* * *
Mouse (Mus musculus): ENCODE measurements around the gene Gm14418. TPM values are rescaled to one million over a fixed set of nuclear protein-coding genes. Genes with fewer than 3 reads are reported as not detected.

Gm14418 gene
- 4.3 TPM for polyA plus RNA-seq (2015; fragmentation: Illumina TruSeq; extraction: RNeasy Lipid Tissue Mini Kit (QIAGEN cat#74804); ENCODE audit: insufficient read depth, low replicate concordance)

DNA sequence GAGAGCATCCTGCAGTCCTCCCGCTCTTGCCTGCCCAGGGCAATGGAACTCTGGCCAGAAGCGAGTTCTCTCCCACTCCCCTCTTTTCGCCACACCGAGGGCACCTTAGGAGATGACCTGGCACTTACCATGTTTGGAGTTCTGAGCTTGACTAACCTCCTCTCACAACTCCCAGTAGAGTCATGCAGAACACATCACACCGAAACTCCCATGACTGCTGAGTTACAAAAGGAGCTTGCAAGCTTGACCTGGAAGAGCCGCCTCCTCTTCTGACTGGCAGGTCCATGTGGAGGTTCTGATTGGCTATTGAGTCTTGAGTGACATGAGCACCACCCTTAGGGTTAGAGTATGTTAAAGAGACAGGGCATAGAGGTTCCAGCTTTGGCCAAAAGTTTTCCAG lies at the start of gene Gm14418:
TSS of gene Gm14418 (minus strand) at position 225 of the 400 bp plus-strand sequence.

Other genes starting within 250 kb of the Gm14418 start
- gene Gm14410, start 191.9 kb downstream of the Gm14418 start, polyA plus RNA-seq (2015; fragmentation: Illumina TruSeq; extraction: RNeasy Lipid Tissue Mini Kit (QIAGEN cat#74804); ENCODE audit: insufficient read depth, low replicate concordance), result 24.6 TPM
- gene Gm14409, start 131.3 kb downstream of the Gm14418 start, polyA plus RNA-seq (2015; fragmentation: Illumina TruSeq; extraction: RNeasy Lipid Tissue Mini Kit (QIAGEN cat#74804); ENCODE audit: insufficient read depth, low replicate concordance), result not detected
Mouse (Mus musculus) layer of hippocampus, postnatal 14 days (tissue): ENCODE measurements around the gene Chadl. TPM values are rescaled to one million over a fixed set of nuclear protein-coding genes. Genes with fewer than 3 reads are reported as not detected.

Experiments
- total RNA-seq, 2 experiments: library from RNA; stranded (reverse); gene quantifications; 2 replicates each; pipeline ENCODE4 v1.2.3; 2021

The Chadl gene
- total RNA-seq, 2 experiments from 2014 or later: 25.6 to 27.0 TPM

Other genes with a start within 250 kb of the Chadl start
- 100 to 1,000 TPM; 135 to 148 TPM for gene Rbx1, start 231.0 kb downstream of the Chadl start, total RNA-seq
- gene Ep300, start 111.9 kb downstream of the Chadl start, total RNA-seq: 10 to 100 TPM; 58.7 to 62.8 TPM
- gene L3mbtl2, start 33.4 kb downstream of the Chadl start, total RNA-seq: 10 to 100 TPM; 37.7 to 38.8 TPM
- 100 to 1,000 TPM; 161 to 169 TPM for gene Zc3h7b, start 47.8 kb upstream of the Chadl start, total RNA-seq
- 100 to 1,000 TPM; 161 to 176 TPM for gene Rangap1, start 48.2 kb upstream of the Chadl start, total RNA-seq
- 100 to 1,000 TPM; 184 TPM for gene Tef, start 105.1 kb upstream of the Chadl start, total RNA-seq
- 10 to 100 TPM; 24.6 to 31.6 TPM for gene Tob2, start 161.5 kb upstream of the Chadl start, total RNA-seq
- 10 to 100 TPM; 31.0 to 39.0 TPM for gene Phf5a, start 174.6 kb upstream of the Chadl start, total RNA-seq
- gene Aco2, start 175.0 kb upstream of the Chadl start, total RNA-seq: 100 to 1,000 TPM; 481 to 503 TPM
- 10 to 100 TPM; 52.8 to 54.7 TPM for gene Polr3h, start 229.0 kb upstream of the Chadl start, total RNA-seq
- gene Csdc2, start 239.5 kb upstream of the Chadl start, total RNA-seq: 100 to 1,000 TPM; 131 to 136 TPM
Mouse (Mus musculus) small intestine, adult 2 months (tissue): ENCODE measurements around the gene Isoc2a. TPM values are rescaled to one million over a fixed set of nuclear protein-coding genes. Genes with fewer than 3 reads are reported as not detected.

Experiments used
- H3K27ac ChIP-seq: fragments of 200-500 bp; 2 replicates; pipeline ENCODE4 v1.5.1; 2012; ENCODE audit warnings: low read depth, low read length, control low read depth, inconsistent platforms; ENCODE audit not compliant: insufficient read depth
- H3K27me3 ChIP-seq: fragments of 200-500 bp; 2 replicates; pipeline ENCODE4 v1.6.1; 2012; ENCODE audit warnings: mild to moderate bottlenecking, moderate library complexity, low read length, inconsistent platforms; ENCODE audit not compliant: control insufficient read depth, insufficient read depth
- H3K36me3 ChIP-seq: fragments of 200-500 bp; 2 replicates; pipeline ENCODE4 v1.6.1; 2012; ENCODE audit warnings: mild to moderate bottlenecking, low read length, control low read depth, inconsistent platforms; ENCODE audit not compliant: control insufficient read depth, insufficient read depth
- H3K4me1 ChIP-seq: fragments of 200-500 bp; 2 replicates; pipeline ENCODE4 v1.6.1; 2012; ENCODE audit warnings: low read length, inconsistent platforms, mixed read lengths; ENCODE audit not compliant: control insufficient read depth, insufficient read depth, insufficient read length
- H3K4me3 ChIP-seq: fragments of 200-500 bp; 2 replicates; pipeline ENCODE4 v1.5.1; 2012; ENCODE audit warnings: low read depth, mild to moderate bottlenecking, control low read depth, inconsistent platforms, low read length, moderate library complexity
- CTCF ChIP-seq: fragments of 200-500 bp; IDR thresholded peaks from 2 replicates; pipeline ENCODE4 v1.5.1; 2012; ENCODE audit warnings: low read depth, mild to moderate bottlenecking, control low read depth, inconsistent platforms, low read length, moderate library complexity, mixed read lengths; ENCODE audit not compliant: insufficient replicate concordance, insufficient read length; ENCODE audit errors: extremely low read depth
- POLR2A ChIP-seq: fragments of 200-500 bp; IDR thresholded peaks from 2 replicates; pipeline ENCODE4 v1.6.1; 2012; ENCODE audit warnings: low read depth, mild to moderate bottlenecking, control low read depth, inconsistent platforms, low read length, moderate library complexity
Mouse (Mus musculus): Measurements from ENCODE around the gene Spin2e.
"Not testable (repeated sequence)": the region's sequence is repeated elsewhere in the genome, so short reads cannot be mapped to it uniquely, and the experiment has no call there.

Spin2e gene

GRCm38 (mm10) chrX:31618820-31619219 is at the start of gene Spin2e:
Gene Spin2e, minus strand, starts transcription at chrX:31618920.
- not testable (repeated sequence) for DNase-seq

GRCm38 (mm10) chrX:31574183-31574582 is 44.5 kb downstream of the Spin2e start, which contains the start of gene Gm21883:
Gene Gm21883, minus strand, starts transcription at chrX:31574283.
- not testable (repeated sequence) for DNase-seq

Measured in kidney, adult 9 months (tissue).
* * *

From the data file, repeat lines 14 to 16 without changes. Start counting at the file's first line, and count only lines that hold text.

Other genes with a start within 250 kb of the Chadl start
- 100 to 1,000 TPM; 135 to 148 TPM for gene Rbx1, start 231.0 kb downstream of the Chadl start, total RNA-seq
- gene Ep300, start 111.9 kb downstream of the Chadl start, total RNA-seq: 10 to 100 TPM; 58.7 to 62.8 TPM